I wish Fremeau would provide an alternate measure that assumed an average number of punts per game and approximated how many points per game being 13% better than average is worth—my slightly educated guess is it's around a field goal. Net punting average is about 37 yards. 13% of 37 yards is about five yards, and this Advanced NFL Stats post estimates that a season-long four yard advantage in field position is worth 2.8 points per game. Michigan's yardage difference is bigger but punts are less frequent, so… yeah. Will Hagerup is worth two or three points a game.
Meanwhile, Michigan is a shiny 120th in field goal efficiency, which is bad.
Ufer. A couple days ago was the anniversary of Bob Ufer's death in 1981.
Etc.: If you need a photo of the band, or six billion of them, there is an official site dedicated to doing so. Hey, Michigan Hockey Scheduler guy: don't put a home hockey game smack dab in the middle of a football game, thanks. This MZone post about college fooball coaches's Halloween costumes is horrifying. MNB compares Michigan players to characters in the Wire. Demerit: somehow gives Snoop to someone other than Jeremy Gallon. Merit: members of the secondary are Namond, Randy, Michael, and Dookie.
Overall rating: 3.
|Punter||Yr.||Kicker||Yr.||Punt Return||Yr.||Kick Return||Yr.|
|Will Hagerup||Fr.||Brendan Gibbons||Fr.*||Martavious Odoms||Jr.||Darryl Stonum||Jr.|
|Seth Broekhuizen||Fr.*||Justin Meram||Jr.*||Drew Dileo||Fr.||Martavious Odoms||Jr.|
|--||--||Seth Broekhuizen||Fr.*||Terrance Robinson||So.*||Mike Shaw||Jr.|
Just don't fumble and we're good. Unless kicker is a black hole, but what's the worst that could happen?
After a spring in which the motley collection of walk-ons assembled to punt managed to keep just one of their attempts on the field of play, it was a relief to see Will Hagerup launch Zoltan-like bombs in the fall scrimmage. While he's likely to go through some growing pains as he adjusts to college, mgouser Wonk put together a diary demonstrating that punter is a spot at which you can throw in a true freshman without much worry. A three-year study of freshman punters sees them land around 73rd nationally—just a smidgen below average—with a 39.3 net.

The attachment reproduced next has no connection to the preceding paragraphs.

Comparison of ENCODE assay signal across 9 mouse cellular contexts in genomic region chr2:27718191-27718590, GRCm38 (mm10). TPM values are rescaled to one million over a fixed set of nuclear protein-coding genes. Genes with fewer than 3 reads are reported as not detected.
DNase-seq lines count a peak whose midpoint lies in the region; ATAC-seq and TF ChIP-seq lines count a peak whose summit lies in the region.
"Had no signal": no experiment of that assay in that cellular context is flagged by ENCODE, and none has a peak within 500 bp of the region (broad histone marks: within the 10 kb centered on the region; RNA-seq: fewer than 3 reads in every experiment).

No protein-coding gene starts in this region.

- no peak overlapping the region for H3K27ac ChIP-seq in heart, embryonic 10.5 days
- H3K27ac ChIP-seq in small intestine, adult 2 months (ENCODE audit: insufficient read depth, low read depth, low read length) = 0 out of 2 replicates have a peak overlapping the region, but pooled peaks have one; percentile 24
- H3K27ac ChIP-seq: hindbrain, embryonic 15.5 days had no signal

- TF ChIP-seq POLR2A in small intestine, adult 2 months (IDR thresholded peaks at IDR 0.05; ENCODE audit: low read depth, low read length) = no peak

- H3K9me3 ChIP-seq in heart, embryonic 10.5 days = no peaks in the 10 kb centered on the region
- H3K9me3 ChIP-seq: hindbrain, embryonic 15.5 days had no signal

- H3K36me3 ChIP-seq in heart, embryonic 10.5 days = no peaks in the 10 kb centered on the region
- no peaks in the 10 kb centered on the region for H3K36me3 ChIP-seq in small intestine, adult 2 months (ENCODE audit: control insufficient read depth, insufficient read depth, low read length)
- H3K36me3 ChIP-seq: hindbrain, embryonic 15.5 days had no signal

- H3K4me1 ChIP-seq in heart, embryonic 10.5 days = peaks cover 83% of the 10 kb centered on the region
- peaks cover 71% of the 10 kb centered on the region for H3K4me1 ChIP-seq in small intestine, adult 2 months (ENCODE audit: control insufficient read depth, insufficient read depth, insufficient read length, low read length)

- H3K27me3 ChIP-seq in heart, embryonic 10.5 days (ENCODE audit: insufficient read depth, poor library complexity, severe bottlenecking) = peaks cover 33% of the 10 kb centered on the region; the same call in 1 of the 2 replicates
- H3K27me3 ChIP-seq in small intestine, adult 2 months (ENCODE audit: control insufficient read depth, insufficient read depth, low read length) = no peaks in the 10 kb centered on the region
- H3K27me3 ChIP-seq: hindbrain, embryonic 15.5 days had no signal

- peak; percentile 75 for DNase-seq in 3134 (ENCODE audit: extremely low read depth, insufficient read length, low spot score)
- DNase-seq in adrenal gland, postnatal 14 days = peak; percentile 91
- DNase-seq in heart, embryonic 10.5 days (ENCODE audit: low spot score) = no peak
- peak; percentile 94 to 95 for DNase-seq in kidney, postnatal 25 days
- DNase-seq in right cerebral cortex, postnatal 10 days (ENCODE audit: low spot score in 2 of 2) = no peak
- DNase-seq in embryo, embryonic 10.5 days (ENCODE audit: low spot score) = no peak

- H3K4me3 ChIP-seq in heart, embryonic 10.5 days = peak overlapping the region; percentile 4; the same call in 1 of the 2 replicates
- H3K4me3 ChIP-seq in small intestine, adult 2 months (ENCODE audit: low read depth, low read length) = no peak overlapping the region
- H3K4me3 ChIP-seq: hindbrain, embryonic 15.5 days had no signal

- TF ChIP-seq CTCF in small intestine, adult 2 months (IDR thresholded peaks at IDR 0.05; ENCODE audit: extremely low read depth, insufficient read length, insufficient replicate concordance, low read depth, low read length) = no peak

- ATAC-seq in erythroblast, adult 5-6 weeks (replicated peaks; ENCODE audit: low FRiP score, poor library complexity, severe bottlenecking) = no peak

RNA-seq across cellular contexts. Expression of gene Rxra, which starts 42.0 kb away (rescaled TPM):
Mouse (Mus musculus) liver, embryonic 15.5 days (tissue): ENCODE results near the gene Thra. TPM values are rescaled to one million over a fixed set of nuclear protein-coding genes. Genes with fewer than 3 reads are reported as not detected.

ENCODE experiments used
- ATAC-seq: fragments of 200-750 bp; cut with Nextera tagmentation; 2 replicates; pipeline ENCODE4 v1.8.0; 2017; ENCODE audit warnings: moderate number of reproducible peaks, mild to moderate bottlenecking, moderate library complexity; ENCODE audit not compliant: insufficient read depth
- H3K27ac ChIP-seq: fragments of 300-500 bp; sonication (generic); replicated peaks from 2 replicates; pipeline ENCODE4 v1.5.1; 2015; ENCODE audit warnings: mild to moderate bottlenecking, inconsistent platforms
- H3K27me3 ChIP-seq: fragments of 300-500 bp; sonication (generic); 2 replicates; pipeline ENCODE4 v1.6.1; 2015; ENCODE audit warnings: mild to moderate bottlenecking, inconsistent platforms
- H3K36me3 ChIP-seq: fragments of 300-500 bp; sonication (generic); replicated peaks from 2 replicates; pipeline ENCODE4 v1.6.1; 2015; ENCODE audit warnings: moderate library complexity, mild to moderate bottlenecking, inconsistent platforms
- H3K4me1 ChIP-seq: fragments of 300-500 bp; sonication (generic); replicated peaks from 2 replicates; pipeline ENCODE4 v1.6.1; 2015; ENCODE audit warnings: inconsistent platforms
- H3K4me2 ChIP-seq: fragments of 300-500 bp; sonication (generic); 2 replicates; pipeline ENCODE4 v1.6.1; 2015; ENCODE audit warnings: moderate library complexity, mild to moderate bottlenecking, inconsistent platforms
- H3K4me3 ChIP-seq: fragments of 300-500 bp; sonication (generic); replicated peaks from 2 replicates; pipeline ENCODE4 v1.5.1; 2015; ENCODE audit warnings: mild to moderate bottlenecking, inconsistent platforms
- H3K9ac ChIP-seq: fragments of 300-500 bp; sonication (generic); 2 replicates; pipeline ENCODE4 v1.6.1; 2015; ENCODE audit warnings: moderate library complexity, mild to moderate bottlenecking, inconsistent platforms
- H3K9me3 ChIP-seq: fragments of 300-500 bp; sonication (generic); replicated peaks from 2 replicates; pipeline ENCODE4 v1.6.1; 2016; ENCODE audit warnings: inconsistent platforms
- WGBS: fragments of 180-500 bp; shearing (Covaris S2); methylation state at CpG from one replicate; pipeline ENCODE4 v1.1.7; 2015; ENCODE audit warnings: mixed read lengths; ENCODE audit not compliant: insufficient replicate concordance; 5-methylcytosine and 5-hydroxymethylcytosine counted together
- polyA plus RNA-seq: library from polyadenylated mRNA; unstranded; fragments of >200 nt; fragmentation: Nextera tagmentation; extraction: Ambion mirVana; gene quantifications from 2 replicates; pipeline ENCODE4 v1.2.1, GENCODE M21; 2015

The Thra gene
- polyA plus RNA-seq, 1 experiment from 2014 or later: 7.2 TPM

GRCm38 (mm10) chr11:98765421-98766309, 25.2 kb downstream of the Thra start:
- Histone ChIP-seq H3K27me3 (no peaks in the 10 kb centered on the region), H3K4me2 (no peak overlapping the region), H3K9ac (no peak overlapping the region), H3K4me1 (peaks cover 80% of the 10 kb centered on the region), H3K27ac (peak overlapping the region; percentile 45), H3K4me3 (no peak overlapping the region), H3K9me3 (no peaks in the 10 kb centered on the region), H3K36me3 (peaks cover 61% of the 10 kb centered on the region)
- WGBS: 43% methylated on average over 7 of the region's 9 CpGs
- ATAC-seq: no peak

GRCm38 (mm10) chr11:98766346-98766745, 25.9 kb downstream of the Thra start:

So your average freshman punter checks in just below average, and Hagerup is not your average freshman punter. He got the rare third star from Rivals and is their #1 true punter after a senior year in which he actually bettered Zoltan's numbers:
As a senior, Hagerup punted 22 times, landing seven within the opponent's 20-yard line, and averaging 42.9 yards per attempt. By comparison, Mesko had a career average of 42.5. In a statistic suggesting Hagerup applies adequate hang time to be a factor at the college level, opponents averaged just three yards per return against him.
No word on awesome high-stepping fakes, or disastrous mind-meltdown ones. Rodriguez called Hagerup "a real talent" this fall, then repeated it for emphasis. I'm not saying he's the Space Emperor of Space or anything, but while no one can replace Zoltan in our hearts Hagerup probably won't be far off on the field.
As per tradition when this site attempts to project a kicker it's never seen play, we punt. (HA!) Projecting kickers remains a rube's game. For example, last year this preview expressed "disquiet" because projected starter Jason Olesnavage couldn't beat out mediocre competition in '08, sucked in the spring game, and wasn't the touted freshman Brendan Gibbons. Olesnavage proceeded to go 11 of 15, a 73% strike rate. So we won't really have a grasp on what's going on here until midseason.
Right now the tea leaves are grim things scattered everywhere except the center of the cup, however. Rodriguez has been openly fretting about the situation since spring. An example from Big Ten media days—here Rodriguez is asked what's his biggest concern:
"Probably the kicking game, particularly field goals."
Troy Woolfolk's ankle had not yet been smitten, but even at that point being more concerned with anything other than the secondary (which thankfully finished second) sets off alarm klaxons. More go off when AnnArbor.com quotes Rodriguez saying "guh," which is my line.
But I was pretty guh last year, too, and that worked out okay. Hopefully Gibbons can find the accuracy to live up to his scholarship status; if he can't the silver lining is that Michigan might be forced into correct fourth-down strategy. That's the ticket!
Michigan found its best kickoff returner since Steve Breaston in the form of blazing fast Darryl Stonum last year. Stonum ripped off this critical touchdown against Notre Dame…
…and took enough other kicks out to midfield to see Michigan into the top 25 nationally at #23. Stonum himself was actually better than that; his 25.7 yard average would have been good for 4th if he took back all of Michigan's returns.